Post image for Milstein At The Movies: “Paul Blart: Mall Cop II”

I do this job. I write these reviews every week. I see these awful atrocities that some greedy fucks team up to shit out all over our culture. They hang these pieces of garbage from an infected piercing on the end of America’s low brow. This crap isn’t art, it’s money. That’s all I see anymore. Dirty, filthy, boring, ugly money. The worst part is it’s not even yours. Some of it was. Once. Now it’s in that machine. You don’t have to watch the world burn around you because you can go to the movies. And do they have the decency to at least paint a pretty picture to distract us from the nightmare that cold hearted capitalism has wrought on this society? No! They just spray their piss on the screen and charge you $20 to eat popcorn while you look at it. Honestly, it’s embarrassing that we accept it. But every once in a while a beacon of light shines through. A film cuts through the haze of mediocrity and gives us a clear reminder that this can be beautiful. Paul Blart is that little ray of sunshine.

I don’t know why Hollywood can’t get this right. Take an out of shape person and make them do athletic shit. Take a dumb person and make them do smart shit. Take a shitty person and make them do good shit. We want to see people doing stuff they can’t do. It’s like a formula for making art. Correction: for making “Blart”. If you think that’s a coincidence, think again. I did! This film is the culmination of everything we know about how to entertain people. I’m not saying that these films should win an award. I’m saying that the Academy should take back every award they’ve ever given out and melt them down to create a massive golden Blart that we can look at with tears in our eyes in between sequels. Then the Academy should respectfully disband as their job is done. We have a winner.

Here are some spoilers: This time it’s a bigger place and there’s more bad guys…at least twice as many, now that I think about it. Wow, I just made that connection. They’ve always stayed so faithful to the books that I didn’t think about it (yes, I’ve read all the books and if they keep delivering the goods this might be the finest duodecilogy of film that human kind has ever produced). These stories have layers. Also, you know how in the first one he goes to slide behind that mall sign and doesn’t make it to it? This time he slides past it! I’ll wait until you’re done laughing. Genius, right?! Now, if you’re a true Paulbearer like myself you’ll see some nods to the original as well as some foreshadowing of what’s to come later in the series.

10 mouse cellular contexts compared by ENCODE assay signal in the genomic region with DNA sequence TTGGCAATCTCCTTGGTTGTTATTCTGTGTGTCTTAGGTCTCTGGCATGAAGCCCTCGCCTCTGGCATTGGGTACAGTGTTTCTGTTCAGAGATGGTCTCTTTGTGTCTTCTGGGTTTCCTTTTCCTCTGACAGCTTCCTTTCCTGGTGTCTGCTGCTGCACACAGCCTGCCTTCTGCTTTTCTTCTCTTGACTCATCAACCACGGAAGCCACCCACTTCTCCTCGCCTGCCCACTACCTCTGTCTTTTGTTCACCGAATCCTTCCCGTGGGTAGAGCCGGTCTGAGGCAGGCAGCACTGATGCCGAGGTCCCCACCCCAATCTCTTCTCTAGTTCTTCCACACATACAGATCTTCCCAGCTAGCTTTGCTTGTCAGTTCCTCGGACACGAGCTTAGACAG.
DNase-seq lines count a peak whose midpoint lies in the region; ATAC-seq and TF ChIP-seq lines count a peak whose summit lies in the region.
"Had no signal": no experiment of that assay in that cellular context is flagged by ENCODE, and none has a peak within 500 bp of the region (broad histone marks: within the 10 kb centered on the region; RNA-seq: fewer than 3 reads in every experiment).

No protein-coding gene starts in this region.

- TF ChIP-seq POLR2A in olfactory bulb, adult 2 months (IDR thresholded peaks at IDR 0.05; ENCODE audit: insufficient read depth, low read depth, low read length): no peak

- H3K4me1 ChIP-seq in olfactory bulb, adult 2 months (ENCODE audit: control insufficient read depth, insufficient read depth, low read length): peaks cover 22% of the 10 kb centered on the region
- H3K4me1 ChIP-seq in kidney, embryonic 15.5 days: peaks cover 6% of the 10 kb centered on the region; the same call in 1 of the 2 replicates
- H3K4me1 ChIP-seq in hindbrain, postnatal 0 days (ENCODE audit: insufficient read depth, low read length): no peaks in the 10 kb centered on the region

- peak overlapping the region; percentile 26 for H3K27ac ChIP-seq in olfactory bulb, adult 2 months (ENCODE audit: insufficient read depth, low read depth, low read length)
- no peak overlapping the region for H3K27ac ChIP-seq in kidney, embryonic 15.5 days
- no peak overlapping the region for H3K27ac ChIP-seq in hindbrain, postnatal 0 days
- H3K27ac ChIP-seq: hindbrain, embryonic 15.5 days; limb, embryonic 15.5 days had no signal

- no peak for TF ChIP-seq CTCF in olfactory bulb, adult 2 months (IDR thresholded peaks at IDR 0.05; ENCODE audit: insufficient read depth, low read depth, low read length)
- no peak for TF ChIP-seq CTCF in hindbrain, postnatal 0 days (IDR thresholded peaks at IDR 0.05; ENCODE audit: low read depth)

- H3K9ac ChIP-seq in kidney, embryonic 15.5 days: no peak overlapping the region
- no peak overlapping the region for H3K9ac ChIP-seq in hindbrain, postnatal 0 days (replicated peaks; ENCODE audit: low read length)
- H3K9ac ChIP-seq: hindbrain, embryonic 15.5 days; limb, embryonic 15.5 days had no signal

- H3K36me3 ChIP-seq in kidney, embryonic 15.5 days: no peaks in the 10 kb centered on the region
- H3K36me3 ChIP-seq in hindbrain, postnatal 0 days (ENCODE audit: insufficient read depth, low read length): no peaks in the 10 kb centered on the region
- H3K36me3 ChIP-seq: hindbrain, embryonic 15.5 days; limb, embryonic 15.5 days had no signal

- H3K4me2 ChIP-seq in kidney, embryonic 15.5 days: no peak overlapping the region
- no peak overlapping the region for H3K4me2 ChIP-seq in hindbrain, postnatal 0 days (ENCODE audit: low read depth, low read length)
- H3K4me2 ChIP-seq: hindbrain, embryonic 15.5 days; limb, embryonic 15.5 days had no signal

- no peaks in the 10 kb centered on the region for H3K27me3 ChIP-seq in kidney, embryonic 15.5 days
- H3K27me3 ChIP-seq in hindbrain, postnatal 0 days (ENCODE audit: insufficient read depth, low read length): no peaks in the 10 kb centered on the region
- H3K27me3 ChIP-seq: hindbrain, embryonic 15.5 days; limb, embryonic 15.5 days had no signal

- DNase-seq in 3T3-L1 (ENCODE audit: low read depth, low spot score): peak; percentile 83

I’ve actually been writing some fan fiction about Paul Blart teaming up with Larry Daley, Joe Dirt, Tammy, Mr. Bean, and Nacho Libre to form a super team of comical ineptitude. I’ll bet you’re wondering which universe it’ll take place in or how they’ll end up teaming up? Me too! If you have any ideas I’d love to hear them. So far I just have that they’re in it…basically just a list of their names. Except I hadn’t actually written it down yet. It was like a mind list but now that I’ve typed it, I’m gonna write it. Who knows? Maybe it’ll be well loved by fans to be considered the unofficial 13th installment. I am Milstein. I dream miracles. – Seth Milstein

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Post image for Better Late Than Nowhere: A Moving Units Listening “Party”

We typically review records in their first thirty days of existence, but we didn’t exist in October of 2004 when Moving Units released Dangerous Dreams, So when they came to Eugene on Friday, touring on the album’s 10 year anniversary (or 11 year, whatever, 10 sounds better, we get it.) we took the opportunity to cash in and share our two cents. Bay Area artist/UO transplant Daniel Lopez was on scene to soak it up, crush on the band, and spill some opinions.